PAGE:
Claiming that the bills were “unnecessary under existing state law,” The “Governator” of California, Arnold Schwarzenegger, terminated two bills this week. The bills dealt with wage theft and were set to criminalize employers who were proven guilty of not paying wages due, paying under minimum level wages, not paying overtime wages, or who have incorrectly claimed that the workers are independent contractors. Under state law, the Governor had a deadline of September 30 to sign or veto the bills, and he chose to veto them.
The California Chamber of Commerce opposed the bills by claiming that they are “job killers.” Some supporters of the bills would say that the $3.05/ hour that workers received for working in an LA carwash might be considered a killer all right, “a people killer” as the workers, according to cases filed in the courts, have done the work but have not received the wages owed them. Supporters claimed that not passing the bills will impose an enormous burden on the workers who have been cheated out of wages, and support those employers in California who are guilty of wage theft.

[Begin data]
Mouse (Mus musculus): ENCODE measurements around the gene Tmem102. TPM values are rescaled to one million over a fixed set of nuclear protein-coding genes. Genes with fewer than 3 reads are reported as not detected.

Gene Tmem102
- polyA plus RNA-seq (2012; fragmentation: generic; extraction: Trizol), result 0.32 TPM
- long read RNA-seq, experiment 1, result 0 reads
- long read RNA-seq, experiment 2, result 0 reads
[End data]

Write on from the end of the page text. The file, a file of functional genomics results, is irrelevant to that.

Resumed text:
According to the Los Angeles Times, “the bills were introduced in response to a UCLA study that found that wage theft costs Los Angeles County workers $26 million a week.” That works out to almost $1.4 billion a year in LA alone. This includes lost wages, but does not include the taxes lost to the City, State and the Federal Government.
This has little effect on the issue since the US Congress is likely to take up two pending bills after the midterm elections that will set a national standard for the prosecution of wage theft and misclassification issues; however, it does take California off the list of those states who have recently passed wage theft and misclassification laws as part of a national movement to protect workers.
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